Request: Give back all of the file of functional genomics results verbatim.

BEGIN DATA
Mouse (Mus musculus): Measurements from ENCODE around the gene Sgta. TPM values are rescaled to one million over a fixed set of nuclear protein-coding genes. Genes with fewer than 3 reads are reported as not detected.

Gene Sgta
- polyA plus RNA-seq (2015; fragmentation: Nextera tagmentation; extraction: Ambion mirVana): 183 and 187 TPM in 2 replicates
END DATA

Mouse (Mus musculus): Measurements from ENCODE around the gene Sgta. TPM values are rescaled to one million over a fixed set of nuclear protein-coding genes. Genes with fewer than 3 reads are reported as not detected.

Gene Sgta
- polyA plus RNA-seq (2015; fragmentation: Nextera tagmentation; extraction: Ambion mirVana): 183 and 187 TPM in 2 replicates